For the most part, the reasons are pretty sad and it would be in bad taste for me to quote them. They basically boil down to elementary school-level pranks; you know when a child calls their teacher on the phone, pretending to be “a parent”, and trying to come up with a reason for their “child” not going to school today. “Oh, hello! This is Jovan Miloradović’s father. I just wanted to tell you that I won’t be able to attend school today.“ More honest and more mature people usually tell me: “Please don’t ask me to embarrass myself unless I have to.“ Or „I would be forgiven for appearing in your show only if I spoke things I didn’t mean such as – Djilas is a thief, Boško is a fascist, protests, blah, blah, blah. I rather wouldn’t.“ Or „They told me to decide myself but before that, they told me –„How is it possible that you even want to appear in THAT show and boost HER ratings?

 

There is a similar show broad-casting on another TV station in the same time slot. Are you bothered about ratings or potentially targeting the same guests?

— I can’t remember if there is still a fake BN BOSS store on Ibarska motorway. Probably there is and probably they are still doing well. I seriously doubt that someone called up the CEO of the real BN BOSS and asked him if he was bothered by this particular ‘competition’.

Before you launched “The Im-pression of the Week”, you did interviews for NIN magazine and wrote columns for the Blic daily. What does future hold for print media?

I would recommend everyone to read the book called “This is Not the End of the Book”, written by Umberto Eco and Jean Claude Carriere. Print media are denounced by those people who, before that, had denounced books. What does the future hold for those who have denounced books? Some people commented that, considering that we live in the digital age and in the era of social media, having people call in the show by phone would look too retro in 2019. However, that did not happen.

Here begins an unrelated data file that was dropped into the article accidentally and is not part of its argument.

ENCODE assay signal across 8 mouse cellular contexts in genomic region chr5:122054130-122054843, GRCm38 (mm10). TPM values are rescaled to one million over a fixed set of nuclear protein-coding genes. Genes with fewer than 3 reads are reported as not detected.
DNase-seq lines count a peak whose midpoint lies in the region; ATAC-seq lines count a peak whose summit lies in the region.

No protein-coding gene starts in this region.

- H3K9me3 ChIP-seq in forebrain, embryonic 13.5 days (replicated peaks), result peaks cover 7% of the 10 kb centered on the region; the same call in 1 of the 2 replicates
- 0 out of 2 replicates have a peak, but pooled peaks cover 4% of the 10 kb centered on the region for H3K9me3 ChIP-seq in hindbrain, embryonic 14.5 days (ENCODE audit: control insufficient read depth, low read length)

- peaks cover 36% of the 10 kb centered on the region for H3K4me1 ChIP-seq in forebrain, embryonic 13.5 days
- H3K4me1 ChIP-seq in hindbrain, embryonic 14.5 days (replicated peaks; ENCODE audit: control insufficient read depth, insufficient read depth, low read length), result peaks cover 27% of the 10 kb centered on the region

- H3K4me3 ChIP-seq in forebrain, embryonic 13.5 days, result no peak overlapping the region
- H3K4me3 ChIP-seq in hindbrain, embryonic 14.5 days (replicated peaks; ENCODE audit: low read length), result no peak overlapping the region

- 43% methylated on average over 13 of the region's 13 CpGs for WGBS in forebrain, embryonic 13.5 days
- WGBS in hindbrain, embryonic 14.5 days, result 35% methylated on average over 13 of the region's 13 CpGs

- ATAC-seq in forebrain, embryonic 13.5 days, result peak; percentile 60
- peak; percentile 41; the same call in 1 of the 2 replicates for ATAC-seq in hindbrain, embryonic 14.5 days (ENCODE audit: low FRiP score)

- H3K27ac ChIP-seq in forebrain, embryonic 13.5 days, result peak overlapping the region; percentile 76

Your shows receive much more comments than others – both on social media, in private conversations and in other media. What is your explanation for that?

— A lot of effort has been invested in the last few years into ‘proving’ that everybody is done with live shows. “So, when is the show being pre-taped?” is the question I am still asked, to this day. When I then ask them where they got the idea that I pre-tape my show and yet we have live phone-ins by the viewers, they get confused a little bit and usually say:” You see, that never crossed my mind.” Our world got so accustomed to the false reality that it is very hard to get through to them that there are places where nobody is faking phoning-in into a TV show in real time. Despite all the crackling noise on phone lines and the viewers fumbling to turn their TV down while talking on the phone with me, it is still precious to be reminded of the freedom of speech and assuming responsibility for what you say. Unlike modern-day Twitter, which is rife with heroes who use fake names, people who phone in my show give their full name and presumably a real phone number. The objections that the format where people assume responsibility for their statements is obsolete comes from the new Serbian intelligence which I cannot apply myself to.

 

Diplomacy&Commerce is mostly being read by foreigners – namely, diplomats and representatives of foreign companies in Serbia. What do you think is the main misconception that foreigners living in Belgrade have when it comes to our country, the political situation, the elite and so on?